The problem with this viewpoint comes when actual results for those programs participants are measured. The market has no obligation other than profit, which is only guaranteed for those managing the transactions.   [Read more…]

It’s Strike Three for San Diego Unified’s School Board President, But She’s Not Out

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By Doug Porter

San Diego Unified President Marne Foster was in the news over the past few days, and not in a positive light.

The State Attorney General’s office, according to a story in the Union-Tribune, is asking pointed questions about a fundraiser held last month to help pay off debt and college costs for her sons.

On August 19th, the San Diego Unified School District issued a response to a grand jury report on ethics questions concerning Foster, essentially telling the panel to “shove it.”

Mario Koran at Voice of San Diego posted a piece today on Foster, filling in the blanks on long standing allegations about her role in the firing of a highly ranked school principal who refused to go along with special privileges for the School Board Trustee’s son.   [Read more…]

KPBS Bars Affordable Housing Advocate from Midday Edition Panel

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By Doug Porter
UPDATED 8/26 With response from KPBS…

The spat between KPBS/inewsource and attorney Cory Briggs reached a new low this week when an invitation to retired civil rights leader and affordable housing advocate Rev. Richard Lawrence to participate on the Midday Edition program was abruptly withdrawn.

Lawrence, whose list of honors includes the San Diego Housing Federation’s “Lifetime Achievement Award” and  a San Diego City Council declaration making November 10, 2013 “Richard Lawrence Day,” was supposed to be participating in an August 17th panel on San Diego’s declaration of an affordable housing state of emergency.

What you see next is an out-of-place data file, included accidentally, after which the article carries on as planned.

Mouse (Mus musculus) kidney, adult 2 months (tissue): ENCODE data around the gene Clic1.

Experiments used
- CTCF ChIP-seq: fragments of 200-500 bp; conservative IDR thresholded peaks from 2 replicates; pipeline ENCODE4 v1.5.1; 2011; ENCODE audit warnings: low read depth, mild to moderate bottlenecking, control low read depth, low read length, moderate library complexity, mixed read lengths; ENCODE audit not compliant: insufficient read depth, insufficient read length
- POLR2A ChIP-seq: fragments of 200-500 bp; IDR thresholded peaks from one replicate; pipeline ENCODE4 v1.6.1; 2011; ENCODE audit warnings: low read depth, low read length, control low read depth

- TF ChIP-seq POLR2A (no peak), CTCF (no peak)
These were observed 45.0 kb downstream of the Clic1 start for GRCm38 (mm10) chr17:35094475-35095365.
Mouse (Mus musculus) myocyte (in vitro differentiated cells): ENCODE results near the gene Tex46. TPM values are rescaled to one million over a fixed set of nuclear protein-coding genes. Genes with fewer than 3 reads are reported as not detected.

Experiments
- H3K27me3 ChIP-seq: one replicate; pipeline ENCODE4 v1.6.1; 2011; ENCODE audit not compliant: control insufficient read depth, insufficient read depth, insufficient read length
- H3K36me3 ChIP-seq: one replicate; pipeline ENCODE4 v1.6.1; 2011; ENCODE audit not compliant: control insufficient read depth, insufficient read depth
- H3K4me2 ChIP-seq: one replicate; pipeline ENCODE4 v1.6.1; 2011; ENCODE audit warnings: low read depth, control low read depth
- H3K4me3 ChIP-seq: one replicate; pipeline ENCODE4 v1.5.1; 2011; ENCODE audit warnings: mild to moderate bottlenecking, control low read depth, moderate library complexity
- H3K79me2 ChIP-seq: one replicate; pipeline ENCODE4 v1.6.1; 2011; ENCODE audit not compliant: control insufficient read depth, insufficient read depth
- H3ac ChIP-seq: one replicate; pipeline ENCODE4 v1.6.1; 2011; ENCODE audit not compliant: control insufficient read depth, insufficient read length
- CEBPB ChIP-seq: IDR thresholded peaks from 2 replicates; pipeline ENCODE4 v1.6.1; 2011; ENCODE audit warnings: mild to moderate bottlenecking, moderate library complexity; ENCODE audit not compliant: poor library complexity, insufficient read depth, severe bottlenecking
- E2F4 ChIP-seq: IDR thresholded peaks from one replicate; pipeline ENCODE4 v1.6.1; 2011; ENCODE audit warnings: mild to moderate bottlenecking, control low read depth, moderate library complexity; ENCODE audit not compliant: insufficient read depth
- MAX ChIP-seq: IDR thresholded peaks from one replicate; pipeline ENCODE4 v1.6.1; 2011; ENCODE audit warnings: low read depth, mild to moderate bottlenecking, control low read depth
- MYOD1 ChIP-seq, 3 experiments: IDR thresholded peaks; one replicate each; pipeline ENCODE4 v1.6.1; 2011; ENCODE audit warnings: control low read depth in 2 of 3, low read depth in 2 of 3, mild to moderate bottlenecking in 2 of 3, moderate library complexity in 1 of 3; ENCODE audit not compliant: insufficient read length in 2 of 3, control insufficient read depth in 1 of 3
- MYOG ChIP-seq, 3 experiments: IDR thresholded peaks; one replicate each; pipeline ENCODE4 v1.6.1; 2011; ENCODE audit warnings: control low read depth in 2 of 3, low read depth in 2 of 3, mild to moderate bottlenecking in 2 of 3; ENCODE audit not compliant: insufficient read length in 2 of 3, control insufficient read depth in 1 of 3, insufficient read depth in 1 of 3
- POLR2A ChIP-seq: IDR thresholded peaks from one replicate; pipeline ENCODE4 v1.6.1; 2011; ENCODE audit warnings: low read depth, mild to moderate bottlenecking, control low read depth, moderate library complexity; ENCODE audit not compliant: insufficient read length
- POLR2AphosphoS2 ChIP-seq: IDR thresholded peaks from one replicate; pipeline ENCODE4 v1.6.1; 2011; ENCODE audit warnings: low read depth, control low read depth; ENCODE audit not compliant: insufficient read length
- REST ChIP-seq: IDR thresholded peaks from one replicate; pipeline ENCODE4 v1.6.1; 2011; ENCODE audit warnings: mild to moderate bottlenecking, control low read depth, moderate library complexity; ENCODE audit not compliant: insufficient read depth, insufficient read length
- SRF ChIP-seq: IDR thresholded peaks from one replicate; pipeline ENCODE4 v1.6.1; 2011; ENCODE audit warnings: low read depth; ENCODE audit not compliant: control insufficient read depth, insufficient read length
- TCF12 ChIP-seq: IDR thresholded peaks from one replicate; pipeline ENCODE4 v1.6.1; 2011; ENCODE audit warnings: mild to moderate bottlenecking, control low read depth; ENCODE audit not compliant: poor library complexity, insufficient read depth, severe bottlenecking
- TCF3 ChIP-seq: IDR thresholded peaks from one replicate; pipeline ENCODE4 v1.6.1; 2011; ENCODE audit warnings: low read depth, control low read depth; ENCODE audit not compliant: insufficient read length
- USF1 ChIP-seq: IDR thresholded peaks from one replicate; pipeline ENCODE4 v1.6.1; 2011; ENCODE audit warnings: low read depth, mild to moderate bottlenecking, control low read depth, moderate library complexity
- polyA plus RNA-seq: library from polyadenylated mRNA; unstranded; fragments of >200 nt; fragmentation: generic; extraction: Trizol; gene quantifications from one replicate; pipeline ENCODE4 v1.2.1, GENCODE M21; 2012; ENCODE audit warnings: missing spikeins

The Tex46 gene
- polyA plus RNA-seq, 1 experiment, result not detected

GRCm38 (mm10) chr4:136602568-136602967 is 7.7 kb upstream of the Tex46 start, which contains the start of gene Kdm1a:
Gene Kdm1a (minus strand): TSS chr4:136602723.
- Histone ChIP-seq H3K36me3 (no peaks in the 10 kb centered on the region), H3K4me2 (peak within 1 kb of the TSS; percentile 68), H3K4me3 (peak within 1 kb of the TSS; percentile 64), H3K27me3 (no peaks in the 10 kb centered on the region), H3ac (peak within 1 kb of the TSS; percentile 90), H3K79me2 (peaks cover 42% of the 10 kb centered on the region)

The reasoning behind his “dis-invitation” was that Lawrence sits on the board of San Diegans for Open Government and vigorously defended attorney Cory Briggs in the wake of allegations of misconduct made by KPBS/inewsource.   [Read more…]

The Hillary Question: Two Telling Tales

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By Doug Porter

Six months ago, most Democrats believed the upcoming presidential primary season would be little more than a warm-up for the coronation of Hillary Clinton as the party’s choice to face off against the GOP’s nominee.

A feisty Vermonter with wiry hair has upset the Democratic applecart. Today’s column will start off with two tales of Hillary, told with the hope of providing insight into the nature of her as a candidate. (Those hoping for a bashing session will have to wait for another day.)

I, for one, thought the early campaign months would be focused on the circular firing squad that has come to represent the Republican contest for the nomination. Fortunately, my stockpile of popcorn won’t go to waste.   [Read more…]

Stolen Pay, Stolen Lives: It’s Time to Beef Up Enforcement for Wage Theft in California

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By Doug Porter

On the eve of an assembly committee hearing, the California Fair Paycheck Coalition and the Coalition to Abolish Slavery & Trafficking (CAST) have released a new video showing the link between human trafficking and wage theft.

The state Senate has already passed SB 588, authored by Senate President pro Tempore Kevin de León, enhancing the ability of the state labor commissioner to fight wage theft and help workers collect stolen pay.